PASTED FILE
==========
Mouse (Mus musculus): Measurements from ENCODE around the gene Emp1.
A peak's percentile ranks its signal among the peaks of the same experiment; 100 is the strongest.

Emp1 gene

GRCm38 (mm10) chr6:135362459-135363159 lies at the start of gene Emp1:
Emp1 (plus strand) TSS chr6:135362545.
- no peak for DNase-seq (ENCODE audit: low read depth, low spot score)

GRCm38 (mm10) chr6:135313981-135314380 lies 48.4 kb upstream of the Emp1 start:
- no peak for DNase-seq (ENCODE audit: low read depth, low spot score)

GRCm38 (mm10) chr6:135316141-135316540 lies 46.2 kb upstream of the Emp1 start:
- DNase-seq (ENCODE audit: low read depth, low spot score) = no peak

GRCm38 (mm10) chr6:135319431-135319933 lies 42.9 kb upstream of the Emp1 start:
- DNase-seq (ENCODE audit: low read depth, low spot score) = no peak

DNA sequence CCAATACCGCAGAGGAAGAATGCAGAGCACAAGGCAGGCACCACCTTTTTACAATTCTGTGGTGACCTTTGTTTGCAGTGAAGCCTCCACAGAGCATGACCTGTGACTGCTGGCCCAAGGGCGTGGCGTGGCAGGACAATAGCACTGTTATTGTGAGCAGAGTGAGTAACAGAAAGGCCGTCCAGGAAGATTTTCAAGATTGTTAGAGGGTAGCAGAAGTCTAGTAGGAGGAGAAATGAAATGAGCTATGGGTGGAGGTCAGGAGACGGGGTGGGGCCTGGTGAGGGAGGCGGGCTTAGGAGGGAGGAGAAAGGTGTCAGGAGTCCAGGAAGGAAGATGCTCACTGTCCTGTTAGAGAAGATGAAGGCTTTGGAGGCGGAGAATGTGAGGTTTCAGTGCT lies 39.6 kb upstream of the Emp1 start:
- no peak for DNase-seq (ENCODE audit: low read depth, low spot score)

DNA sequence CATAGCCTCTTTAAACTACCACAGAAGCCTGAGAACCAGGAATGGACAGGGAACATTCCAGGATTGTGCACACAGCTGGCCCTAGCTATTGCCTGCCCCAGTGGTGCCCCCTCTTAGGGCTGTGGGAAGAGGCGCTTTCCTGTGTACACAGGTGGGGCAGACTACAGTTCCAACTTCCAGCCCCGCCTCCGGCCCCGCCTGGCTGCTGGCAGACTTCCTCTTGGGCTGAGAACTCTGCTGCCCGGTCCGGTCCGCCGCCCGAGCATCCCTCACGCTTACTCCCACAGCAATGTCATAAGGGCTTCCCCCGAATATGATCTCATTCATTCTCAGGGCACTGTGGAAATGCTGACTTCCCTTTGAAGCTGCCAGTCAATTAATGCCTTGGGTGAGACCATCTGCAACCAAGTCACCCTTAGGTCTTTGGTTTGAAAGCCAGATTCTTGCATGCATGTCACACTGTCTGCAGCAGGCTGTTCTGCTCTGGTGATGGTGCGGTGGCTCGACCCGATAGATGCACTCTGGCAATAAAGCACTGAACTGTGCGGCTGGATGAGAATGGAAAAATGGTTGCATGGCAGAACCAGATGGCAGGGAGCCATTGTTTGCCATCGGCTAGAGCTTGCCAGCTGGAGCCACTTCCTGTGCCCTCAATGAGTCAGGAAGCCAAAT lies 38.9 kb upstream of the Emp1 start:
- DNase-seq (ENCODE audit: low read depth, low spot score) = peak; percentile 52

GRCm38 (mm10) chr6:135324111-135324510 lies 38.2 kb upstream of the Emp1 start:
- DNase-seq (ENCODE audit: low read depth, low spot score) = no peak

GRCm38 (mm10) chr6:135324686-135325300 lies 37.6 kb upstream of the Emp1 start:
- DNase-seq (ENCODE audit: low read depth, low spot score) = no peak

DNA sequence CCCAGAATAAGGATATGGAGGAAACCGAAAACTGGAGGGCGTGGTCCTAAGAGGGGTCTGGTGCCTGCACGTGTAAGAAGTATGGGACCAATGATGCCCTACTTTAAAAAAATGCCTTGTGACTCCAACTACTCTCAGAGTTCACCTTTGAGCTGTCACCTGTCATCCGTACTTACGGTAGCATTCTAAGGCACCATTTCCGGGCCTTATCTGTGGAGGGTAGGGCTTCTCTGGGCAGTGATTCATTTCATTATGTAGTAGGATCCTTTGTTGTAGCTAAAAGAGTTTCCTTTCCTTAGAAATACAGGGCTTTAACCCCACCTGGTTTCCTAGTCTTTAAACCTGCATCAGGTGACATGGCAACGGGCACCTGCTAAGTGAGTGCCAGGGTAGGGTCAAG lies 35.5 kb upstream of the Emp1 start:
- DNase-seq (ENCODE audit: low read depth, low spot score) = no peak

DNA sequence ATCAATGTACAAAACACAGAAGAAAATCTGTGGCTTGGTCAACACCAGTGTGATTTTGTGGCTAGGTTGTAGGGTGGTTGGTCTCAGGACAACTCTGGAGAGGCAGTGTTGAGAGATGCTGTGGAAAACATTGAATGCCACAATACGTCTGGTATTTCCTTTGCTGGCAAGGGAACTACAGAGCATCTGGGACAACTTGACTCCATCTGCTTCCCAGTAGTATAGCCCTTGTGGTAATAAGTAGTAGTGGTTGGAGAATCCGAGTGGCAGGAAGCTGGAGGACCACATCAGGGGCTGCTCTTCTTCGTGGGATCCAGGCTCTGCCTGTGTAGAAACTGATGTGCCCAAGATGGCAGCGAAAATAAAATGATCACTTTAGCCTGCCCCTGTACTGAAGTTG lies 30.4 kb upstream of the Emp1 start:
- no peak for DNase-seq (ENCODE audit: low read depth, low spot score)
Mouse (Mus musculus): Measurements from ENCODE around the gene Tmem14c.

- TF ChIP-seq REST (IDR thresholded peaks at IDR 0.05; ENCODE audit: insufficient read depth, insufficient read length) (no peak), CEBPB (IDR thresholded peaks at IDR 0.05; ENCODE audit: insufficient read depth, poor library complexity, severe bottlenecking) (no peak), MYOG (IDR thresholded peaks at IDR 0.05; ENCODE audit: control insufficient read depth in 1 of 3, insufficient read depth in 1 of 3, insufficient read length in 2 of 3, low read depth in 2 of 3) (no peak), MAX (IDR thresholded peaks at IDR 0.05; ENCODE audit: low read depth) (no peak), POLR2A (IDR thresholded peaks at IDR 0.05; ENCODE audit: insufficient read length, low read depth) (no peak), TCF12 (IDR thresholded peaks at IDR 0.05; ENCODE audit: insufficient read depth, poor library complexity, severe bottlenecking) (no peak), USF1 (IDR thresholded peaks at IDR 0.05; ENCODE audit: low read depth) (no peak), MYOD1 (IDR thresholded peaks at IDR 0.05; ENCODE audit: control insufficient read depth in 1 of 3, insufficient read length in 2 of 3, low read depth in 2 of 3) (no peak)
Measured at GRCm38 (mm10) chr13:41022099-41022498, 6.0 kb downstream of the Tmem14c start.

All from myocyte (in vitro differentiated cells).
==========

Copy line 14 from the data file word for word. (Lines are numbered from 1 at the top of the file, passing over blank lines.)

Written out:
- no peak for DNase-seq (ENCODE audit: low read depth, low spot score)